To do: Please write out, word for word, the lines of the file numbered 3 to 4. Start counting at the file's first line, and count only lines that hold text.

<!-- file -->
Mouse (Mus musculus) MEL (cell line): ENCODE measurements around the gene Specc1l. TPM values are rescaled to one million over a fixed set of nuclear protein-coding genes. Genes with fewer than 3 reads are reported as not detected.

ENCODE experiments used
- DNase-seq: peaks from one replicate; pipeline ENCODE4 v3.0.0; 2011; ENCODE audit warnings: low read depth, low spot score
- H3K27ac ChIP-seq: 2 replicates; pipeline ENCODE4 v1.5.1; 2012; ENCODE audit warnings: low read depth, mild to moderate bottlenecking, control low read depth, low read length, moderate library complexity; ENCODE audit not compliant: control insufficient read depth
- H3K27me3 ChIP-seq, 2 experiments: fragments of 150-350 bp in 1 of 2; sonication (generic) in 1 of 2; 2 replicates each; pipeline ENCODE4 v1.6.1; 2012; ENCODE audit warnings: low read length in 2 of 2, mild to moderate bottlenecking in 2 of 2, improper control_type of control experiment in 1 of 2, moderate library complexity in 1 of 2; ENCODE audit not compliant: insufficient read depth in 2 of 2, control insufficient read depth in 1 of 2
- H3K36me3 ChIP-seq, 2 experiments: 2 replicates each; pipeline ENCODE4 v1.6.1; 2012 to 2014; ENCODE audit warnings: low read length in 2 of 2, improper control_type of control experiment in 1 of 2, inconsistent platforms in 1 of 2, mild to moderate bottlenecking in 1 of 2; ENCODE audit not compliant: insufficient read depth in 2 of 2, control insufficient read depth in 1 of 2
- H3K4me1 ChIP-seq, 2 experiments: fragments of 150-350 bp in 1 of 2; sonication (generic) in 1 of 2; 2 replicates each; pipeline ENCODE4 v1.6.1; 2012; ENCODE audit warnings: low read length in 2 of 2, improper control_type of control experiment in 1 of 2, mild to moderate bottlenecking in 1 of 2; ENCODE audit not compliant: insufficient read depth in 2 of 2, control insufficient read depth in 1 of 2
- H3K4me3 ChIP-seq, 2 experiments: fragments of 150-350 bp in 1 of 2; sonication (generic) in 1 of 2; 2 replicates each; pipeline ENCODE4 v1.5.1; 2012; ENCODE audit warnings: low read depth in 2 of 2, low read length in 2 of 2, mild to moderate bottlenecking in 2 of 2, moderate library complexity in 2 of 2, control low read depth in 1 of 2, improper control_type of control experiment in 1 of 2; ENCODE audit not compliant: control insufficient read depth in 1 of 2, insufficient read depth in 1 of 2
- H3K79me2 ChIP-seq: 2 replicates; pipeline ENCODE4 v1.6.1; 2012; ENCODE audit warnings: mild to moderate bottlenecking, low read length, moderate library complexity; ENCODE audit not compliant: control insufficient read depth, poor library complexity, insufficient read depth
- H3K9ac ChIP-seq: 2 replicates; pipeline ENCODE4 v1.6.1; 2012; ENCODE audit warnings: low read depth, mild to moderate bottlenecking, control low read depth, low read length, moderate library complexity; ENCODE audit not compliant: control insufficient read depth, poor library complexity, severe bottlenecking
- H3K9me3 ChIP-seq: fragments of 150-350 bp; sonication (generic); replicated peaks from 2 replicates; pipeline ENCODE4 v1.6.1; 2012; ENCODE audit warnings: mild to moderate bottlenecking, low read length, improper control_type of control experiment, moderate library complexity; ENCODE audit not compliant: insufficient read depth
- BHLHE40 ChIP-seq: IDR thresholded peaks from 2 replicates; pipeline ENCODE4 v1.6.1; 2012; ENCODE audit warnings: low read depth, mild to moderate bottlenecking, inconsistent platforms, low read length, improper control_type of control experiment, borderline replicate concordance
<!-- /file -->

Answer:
- DNase-seq: peaks from one replicate; pipeline ENCODE4 v3.0.0; 2011; ENCODE audit warnings: low read depth, low spot score
- H3K27ac ChIP-seq: 2 replicates; pipeline ENCODE4 v1.5.1; 2012; ENCODE audit warnings: low read depth, mild to moderate bottlenecking, control low read depth, low read length, moderate library complexity; ENCODE audit not compliant: control insufficient read depth